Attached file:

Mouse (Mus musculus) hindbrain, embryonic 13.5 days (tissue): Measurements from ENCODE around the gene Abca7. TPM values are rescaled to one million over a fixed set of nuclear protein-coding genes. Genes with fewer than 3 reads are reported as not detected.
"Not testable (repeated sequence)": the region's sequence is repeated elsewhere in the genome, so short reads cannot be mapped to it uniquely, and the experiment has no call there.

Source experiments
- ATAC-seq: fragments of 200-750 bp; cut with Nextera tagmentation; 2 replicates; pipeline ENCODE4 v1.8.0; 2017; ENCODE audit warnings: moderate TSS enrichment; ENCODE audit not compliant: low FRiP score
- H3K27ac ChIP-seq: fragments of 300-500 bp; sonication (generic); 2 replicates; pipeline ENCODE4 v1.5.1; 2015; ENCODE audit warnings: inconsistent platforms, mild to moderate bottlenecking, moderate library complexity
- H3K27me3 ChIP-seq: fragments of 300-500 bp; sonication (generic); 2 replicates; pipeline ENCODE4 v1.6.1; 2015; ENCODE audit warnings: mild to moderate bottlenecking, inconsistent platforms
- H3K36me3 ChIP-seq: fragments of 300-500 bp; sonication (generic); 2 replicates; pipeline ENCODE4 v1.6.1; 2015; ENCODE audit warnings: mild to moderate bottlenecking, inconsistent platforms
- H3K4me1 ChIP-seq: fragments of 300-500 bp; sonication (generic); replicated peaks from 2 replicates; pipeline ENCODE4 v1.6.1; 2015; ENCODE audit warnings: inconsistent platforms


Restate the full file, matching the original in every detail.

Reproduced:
Mouse (Mus musculus) hindbrain, embryonic 13.5 days (tissue): Measurements from ENCODE around the gene Abca7. TPM values are rescaled to one million over a fixed set of nuclear protein-coding genes. Genes with fewer than 3 reads are reported as not detected.
"Not testable (repeated sequence)": the region's sequence is repeated elsewhere in the genome, so short reads cannot be mapped to it uniquely, and the experiment has no call there.

Source experiments
- ATAC-seq: fragments of 200-750 bp; cut with Nextera tagmentation; 2 replicates; pipeline ENCODE4 v1.8.0; 2017; ENCODE audit warnings: moderate TSS enrichment; ENCODE audit not compliant: low FRiP score
- H3K27ac ChIP-seq: fragments of 300-500 bp; sonication (generic); 2 replicates; pipeline ENCODE4 v1.5.1; 2015; ENCODE audit warnings: inconsistent platforms, mild to moderate bottlenecking, moderate library complexity
- H3K27me3 ChIP-seq: fragments of 300-500 bp; sonication (generic); 2 replicates; pipeline ENCODE4 v1.6.1; 2015; ENCODE audit warnings: mild to moderate bottlenecking, inconsistent platforms
- H3K36me3 ChIP-seq: fragments of 300-500 bp; sonication (generic); 2 replicates; pipeline ENCODE4 v1.6.1; 2015; ENCODE audit warnings: mild to moderate bottlenecking, inconsistent platforms
- H3K4me1 ChIP-seq: fragments of 300-500 bp; sonication (generic); replicated peaks from 2 replicates; pipeline ENCODE4 v1.6.1; 2015; ENCODE audit warnings: inconsistent platforms